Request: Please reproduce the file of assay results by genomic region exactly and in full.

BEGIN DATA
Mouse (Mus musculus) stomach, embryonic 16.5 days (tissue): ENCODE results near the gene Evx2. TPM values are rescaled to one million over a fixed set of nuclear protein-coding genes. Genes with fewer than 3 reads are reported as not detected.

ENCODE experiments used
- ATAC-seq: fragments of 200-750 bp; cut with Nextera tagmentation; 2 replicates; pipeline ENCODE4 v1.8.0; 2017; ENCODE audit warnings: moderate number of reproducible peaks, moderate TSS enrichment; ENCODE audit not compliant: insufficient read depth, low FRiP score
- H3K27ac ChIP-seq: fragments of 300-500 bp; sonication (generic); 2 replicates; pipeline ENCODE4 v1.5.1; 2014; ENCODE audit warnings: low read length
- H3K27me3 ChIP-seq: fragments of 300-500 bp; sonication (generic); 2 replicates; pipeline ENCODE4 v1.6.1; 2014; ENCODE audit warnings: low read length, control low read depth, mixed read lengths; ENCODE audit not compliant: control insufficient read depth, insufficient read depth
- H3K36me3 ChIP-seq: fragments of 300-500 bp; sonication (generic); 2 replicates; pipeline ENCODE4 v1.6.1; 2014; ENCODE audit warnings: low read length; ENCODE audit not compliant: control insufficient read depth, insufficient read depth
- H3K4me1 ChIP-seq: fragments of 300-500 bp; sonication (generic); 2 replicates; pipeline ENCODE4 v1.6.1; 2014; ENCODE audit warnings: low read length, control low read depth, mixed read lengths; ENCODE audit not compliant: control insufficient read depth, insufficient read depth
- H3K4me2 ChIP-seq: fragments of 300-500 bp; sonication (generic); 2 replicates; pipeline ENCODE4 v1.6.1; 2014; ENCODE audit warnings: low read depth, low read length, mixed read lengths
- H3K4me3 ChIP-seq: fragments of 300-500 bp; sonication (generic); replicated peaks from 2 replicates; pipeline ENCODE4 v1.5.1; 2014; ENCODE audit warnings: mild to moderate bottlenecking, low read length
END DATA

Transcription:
Mouse (Mus musculus) stomach, embryonic 16.5 days (tissue): ENCODE results near the gene Evx2. TPM values are rescaled to one million over a fixed set of nuclear protein-coding genes. Genes with fewer than 3 reads are reported as not detected.

ENCODE experiments used
- ATAC-seq: fragments of 200-750 bp; cut with Nextera tagmentation; 2 replicates; pipeline ENCODE4 v1.8.0; 2017; ENCODE audit warnings: moderate number of reproducible peaks, moderate TSS enrichment; ENCODE audit not compliant: insufficient read depth, low FRiP score
- H3K27ac ChIP-seq: fragments of 300-500 bp; sonication (generic); 2 replicates; pipeline ENCODE4 v1.5.1; 2014; ENCODE audit warnings: low read length
- H3K27me3 ChIP-seq: fragments of 300-500 bp; sonication (generic); 2 replicates; pipeline ENCODE4 v1.6.1; 2014; ENCODE audit warnings: low read length, control low read depth, mixed read lengths; ENCODE audit not compliant: control insufficient read depth, insufficient read depth
- H3K36me3 ChIP-seq: fragments of 300-500 bp; sonication (generic); 2 replicates; pipeline ENCODE4 v1.6.1; 2014; ENCODE audit warnings: low read length; ENCODE audit not compliant: control insufficient read depth, insufficient read depth
- H3K4me1 ChIP-seq: fragments of 300-500 bp; sonication (generic); 2 replicates; pipeline ENCODE4 v1.6.1; 2014; ENCODE audit warnings: low read length, control low read depth, mixed read lengths; ENCODE audit not compliant: control insufficient read depth, insufficient read depth
- H3K4me2 ChIP-seq: fragments of 300-500 bp; sonication (generic); 2 replicates; pipeline ENCODE4 v1.6.1; 2014; ENCODE audit warnings: low read depth, low read length, mixed read lengths
- H3K4me3 ChIP-seq: fragments of 300-500 bp; sonication (generic); replicated peaks from 2 replicates; pipeline ENCODE4 v1.5.1; 2014; ENCODE audit warnings: mild to moderate bottlenecking, low read length